Monday, September 10, 2007

The First Day

The department had given an entrance test, and had held several agility tests. We had lost several members due to retirement that year, and needed to hire a large number at once.

Cindy was in the group of folks hired. We knew she had been hired; it had been a rather big event. Luckily, we didn’t have to go back through that silly “us and them” class we had been forced to endure before. The administration did get a bit worried about us though. They made sure to get everyone a new t-shirt and workout shorts to wear to bed at night. They were worried about our delicate sensibilities. They didn’t want to take a chance that our new female might want to see us in our underwear. It was for our protection I guess.

One of the big controversies was which station and which shift to assign her to. Some stations didn’t have separate restrooms and showers. Some stations had just a large bunk room full of beds with no dividers. Some of them had divided beds but large open locker rooms. And then there were the shift personalities to deal with.

Now, anybody who works in any fire department can tell you that each individual shift has it’s own personality. Those personalities change over time, often many years, but the shifts never share the same personality at the same time. Most of the personality is driven by the officers on the shift, but the firemen have a lot of influence on it too. It’s always possible that an individual station on a shift will have a different personality, but that is an exception rather than a rule.

Now A-shift ”wouldn’t care if syrup went to a dollar a sop.” If you understand that, you have a pretty good understanding of A-shift. IF you don’t, it just means that A-shift doesn’t sweat the small stuff, and they think it’s all small stuff. Laid back, easy going, not to worried about the day to day things. But they know what they’re doing on an emergency scene. One thing A-shift knows is fighting fire. They have a lot of "country boys" that have experience building houses and other construction experience. They know how to find fire in a house, in the hidden spaces and voids.

In my department, you can pretty much count on “B” shift to be the most anal of the bunch. By that I mean the most by-the-book. If the SOG’s (Standard Operational Guide’s) or Departmental Directives don’t specifically allow something, as far as A-shift is concerned it is not allowed. SOP's don't say anything about watching TV during the day, so in many of the stations it's not allowed until after 5pm. Oh, and you better damn sure have your paperwork in order. Make sure your EMS reports have the "i's" dotted and the "t's" crossed. Not so important if you actually helped the patient or not, but have the paperwork right!

C-shift is a cross between the two. They are fairly easy going, as long as your uniform is in order, and pretty good at fires, as long as there aren't too many construction features to keep up with.

Don't get the wrong idea about what I'm saying. All of our guys (OK, most) are great guys. It's just that there are some differences in the groups.

Well, we get word that Cindy is coming to our station and our shift. She had been through the fire academy, and paramedic school before coming to the station. She will need to do her paramedic "field training" when she gets there. For that she will be assigned to a FTP (field training paramedic). Where at our station could they find a paramedic to be her FTP? Where could they find someone to put up with all the additional paperwork and bull pucky? Who would have to be the first to ride with our first female?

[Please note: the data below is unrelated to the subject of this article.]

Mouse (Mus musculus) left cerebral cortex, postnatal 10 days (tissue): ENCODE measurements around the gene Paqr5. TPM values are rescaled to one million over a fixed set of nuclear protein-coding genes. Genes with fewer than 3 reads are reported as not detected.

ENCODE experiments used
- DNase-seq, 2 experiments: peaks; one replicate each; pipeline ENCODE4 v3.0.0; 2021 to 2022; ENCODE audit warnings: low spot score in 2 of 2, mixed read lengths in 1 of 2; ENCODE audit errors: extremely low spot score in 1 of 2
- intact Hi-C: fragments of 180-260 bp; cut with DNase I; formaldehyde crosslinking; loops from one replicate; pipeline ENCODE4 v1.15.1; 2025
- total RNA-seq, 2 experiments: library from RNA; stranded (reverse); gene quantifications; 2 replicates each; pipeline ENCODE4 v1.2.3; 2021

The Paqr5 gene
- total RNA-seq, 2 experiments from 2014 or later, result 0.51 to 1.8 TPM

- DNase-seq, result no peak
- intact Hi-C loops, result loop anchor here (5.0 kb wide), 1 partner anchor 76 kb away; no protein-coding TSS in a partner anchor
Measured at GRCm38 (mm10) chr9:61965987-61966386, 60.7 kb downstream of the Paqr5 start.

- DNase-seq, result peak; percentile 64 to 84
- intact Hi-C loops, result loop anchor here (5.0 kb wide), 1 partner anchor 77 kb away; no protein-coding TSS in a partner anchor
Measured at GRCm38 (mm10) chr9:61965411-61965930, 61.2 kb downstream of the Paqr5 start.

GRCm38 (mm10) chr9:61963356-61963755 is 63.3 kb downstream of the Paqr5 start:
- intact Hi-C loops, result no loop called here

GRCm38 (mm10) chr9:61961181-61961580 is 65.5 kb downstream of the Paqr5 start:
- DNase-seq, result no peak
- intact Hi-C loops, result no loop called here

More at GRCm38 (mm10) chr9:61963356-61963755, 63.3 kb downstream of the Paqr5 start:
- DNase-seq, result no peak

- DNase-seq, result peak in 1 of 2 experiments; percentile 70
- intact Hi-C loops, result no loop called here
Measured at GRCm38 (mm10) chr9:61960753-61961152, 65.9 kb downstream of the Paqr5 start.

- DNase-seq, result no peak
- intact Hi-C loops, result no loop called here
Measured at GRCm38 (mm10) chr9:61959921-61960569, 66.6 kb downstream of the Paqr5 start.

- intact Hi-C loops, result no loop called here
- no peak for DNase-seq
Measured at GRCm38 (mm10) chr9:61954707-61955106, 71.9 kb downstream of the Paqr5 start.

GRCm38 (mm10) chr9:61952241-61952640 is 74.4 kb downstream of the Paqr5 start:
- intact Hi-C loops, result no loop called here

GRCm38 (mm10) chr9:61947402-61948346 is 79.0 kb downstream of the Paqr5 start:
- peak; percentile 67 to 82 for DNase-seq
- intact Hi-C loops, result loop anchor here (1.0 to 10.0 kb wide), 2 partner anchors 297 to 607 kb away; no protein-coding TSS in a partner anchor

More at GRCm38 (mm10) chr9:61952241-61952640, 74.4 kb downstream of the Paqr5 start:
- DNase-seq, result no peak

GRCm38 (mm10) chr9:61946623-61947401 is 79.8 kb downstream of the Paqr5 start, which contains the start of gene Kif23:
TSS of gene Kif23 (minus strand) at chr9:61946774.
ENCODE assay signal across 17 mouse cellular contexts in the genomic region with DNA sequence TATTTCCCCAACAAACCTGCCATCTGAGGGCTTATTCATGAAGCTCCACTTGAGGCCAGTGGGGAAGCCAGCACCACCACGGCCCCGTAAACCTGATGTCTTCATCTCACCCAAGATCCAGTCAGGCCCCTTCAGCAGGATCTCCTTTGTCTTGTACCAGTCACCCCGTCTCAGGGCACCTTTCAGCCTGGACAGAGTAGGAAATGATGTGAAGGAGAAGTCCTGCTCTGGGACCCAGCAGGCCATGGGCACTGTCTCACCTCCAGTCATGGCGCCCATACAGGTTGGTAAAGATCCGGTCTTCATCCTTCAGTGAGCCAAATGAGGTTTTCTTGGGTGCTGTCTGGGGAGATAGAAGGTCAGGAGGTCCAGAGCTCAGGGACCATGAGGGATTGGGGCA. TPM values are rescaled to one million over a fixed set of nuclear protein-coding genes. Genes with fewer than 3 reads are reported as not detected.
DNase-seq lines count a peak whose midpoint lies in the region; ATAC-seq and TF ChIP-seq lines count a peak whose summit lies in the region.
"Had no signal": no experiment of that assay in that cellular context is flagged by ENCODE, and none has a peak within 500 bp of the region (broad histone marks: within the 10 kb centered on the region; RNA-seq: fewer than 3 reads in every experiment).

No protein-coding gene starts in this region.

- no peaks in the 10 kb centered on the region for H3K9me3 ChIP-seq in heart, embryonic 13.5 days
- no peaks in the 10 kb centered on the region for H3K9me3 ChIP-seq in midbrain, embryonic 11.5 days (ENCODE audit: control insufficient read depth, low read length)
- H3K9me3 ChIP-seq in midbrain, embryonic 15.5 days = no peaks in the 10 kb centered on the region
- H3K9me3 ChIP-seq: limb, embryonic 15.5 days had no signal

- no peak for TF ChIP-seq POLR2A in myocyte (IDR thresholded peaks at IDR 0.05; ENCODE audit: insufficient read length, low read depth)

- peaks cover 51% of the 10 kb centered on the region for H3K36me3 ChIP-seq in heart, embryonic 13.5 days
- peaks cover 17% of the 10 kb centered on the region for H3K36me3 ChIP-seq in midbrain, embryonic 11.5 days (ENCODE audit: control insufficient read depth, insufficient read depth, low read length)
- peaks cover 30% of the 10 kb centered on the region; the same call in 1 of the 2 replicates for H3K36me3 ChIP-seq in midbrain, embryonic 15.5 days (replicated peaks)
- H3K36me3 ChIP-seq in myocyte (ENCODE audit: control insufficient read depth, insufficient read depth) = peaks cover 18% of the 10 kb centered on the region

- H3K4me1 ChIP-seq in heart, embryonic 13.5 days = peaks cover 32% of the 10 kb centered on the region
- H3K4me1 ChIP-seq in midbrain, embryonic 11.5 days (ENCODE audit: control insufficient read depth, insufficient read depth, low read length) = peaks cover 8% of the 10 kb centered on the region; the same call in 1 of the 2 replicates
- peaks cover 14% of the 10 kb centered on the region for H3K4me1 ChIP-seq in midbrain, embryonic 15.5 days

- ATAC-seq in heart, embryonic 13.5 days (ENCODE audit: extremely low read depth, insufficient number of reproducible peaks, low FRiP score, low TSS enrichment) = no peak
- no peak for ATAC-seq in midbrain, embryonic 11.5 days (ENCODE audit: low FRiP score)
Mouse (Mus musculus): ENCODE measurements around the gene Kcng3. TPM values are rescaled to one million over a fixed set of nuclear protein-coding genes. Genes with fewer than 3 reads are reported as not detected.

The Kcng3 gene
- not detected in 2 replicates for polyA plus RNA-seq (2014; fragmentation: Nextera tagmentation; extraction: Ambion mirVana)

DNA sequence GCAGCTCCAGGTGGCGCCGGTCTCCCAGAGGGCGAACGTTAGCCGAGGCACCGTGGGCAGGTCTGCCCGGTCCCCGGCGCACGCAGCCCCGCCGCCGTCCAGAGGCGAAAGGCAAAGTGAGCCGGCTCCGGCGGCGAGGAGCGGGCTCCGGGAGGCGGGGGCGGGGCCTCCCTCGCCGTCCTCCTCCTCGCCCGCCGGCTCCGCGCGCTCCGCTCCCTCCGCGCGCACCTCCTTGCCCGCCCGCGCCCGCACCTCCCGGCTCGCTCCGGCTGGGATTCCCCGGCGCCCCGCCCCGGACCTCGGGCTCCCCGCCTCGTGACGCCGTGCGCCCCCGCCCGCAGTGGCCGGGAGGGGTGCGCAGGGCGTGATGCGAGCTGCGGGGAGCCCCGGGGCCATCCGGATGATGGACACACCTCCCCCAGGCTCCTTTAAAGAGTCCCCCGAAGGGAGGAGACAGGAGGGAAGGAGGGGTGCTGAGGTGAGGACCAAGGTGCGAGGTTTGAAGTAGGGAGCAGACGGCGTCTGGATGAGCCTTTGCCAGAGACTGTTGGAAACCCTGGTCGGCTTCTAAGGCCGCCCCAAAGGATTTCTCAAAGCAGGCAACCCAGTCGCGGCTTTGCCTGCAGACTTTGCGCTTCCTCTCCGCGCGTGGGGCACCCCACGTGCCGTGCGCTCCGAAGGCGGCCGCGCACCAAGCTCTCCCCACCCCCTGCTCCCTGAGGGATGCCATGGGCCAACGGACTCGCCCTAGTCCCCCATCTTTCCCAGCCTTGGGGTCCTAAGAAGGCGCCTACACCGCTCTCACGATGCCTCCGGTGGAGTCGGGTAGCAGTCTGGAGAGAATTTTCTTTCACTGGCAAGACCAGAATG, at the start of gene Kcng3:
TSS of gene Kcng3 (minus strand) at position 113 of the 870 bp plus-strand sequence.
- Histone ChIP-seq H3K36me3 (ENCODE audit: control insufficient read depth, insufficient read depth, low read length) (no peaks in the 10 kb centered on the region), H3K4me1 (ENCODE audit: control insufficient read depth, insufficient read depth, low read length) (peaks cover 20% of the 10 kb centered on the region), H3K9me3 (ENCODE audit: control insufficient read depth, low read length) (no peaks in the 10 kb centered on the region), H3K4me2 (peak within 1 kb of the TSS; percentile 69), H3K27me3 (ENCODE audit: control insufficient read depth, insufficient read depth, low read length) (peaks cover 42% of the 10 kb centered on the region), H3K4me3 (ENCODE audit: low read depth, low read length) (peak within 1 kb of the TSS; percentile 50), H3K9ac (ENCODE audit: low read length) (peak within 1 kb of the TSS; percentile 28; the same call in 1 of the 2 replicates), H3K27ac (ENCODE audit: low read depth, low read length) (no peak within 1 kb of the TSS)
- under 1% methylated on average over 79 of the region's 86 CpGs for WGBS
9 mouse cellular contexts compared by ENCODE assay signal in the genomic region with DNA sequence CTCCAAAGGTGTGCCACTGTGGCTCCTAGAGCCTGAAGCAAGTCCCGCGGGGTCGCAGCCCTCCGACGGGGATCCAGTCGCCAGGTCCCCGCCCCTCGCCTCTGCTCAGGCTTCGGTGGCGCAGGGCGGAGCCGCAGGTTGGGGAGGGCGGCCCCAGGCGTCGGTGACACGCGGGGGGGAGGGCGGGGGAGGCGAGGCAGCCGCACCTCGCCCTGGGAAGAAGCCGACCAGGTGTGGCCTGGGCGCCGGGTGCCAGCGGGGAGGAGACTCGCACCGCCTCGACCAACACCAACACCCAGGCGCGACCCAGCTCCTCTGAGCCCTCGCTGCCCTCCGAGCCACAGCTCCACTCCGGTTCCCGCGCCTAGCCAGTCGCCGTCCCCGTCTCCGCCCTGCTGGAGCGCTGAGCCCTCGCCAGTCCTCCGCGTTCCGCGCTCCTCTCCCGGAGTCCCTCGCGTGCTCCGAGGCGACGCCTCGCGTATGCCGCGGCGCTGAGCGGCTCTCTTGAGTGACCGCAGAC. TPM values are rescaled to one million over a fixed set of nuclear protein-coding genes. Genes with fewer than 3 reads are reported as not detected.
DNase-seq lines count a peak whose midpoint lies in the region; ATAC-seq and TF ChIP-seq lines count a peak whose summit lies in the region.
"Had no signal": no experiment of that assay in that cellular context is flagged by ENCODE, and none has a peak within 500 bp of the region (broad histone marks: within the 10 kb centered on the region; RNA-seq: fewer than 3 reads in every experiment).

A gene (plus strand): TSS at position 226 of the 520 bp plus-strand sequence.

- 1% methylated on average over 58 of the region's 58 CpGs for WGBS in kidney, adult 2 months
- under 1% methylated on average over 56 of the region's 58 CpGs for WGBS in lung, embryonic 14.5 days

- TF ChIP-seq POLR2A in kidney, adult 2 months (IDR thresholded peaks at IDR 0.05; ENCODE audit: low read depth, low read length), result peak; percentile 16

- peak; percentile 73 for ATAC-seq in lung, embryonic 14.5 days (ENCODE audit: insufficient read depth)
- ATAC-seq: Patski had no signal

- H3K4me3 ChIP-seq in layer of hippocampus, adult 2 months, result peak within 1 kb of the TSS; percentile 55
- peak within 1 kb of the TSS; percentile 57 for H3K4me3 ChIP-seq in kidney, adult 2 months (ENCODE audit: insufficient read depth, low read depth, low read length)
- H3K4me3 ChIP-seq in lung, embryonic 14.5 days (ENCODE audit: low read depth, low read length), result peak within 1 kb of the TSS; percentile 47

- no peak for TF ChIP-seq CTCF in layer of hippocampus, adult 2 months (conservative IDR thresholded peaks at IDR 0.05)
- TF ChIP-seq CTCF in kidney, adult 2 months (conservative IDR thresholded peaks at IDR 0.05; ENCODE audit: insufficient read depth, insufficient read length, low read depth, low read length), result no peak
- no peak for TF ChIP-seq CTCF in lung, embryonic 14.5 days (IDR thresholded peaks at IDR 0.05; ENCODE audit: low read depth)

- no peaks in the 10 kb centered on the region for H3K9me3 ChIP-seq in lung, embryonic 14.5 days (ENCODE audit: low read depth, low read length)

Can you see where this is going?


3 guesses who was tagged and the first 2 don't count. And did I mention that the new EMS officer had decided that this would be the first group to even have FTP's? Joy of joy's, when it rains it pours. Yes friends, I was it.

My captain and I talked about it before she got there. We had a plan. Treat her the same, and expect her to do her job. I, being the older (by only a few years) and more experienced (I had been in the department longer at least) and not to mention wiser (quit laughing, it's my story) paramedic would set the example she would follow. I would be an inspiration to her. Someone to look up to, to want to be like. I would blaze a path of perfection for her to follow. That was the plan. And a damn good plan as plans go if I do say so myself.

The day arrived. This would be her first shift. I got up early at home, took a hot shower and sat on the edge of the bed, trying to wake up. I awoke again an hour later, 10 minutes later than I usually leave for work.

I began the chant "shit, shit, shit!" as I dressed quickly.

I ran outside and jumped into my truck. I turned the key and the old diesel engine groaned and sputtered. It was cold out that night, and I didn't have the truck's block heater plugged in. My glow plug relay had gone out, so without the heater it was hard and slow to start. I cranked for several minutes. As the battery started to die, and with me getting later and later, I got battery charger out and hooked it up. Several cranks later, the old bastard started. 30 minutes late now, but that I could make up with sheer speed. I would have made it up too. It's amazing how much difference a half hour can make in traffic into the DFW Metroplex.

I walked into the station not the 45 minutes early I had planned on, and not the 20 minutes early I usually arrive. Neither did I arrive at the 7am shift change time, No! I arrived a grand total of 38 minutes late.

As I walked past my Captain (who is and was also my friend) he said "Great example your setting there!"

I shot back "Shut up" as I walked out to the ambulance.

I had trails to blaze.



Mr Fixit

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